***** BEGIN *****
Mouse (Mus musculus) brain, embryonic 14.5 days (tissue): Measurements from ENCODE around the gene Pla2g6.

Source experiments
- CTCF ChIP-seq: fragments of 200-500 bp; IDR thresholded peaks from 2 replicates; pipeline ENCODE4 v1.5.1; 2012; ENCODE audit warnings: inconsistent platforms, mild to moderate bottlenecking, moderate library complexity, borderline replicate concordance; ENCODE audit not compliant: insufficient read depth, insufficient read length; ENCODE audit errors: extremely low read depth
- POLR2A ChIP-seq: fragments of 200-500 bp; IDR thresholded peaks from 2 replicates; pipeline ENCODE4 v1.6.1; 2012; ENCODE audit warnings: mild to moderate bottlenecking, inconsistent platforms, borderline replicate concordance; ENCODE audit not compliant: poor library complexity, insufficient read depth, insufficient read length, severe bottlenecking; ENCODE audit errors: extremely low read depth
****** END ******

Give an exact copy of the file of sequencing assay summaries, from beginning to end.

Mouse (Mus musculus) brain, embryonic 14.5 days (tissue): Measurements from ENCODE around the gene Pla2g6.

Source experiments
- CTCF ChIP-seq: fragments of 200-500 bp; IDR thresholded peaks from 2 replicates; pipeline ENCODE4 v1.5.1; 2012; ENCODE audit warnings: inconsistent platforms, mild to moderate bottlenecking, moderate library complexity, borderline replicate concordance; ENCODE audit not compliant: insufficient read depth, insufficient read length; ENCODE audit errors: extremely low read depth
- POLR2A ChIP-seq: fragments of 200-500 bp; IDR thresholded peaks from 2 replicates; pipeline ENCODE4 v1.6.1; 2012; ENCODE audit warnings: mild to moderate bottlenecking, inconsistent platforms, borderline replicate concordance; ENCODE audit not compliant: poor library complexity, insufficient read depth, insufficient read length, severe bottlenecking; ENCODE audit errors: extremely low read depth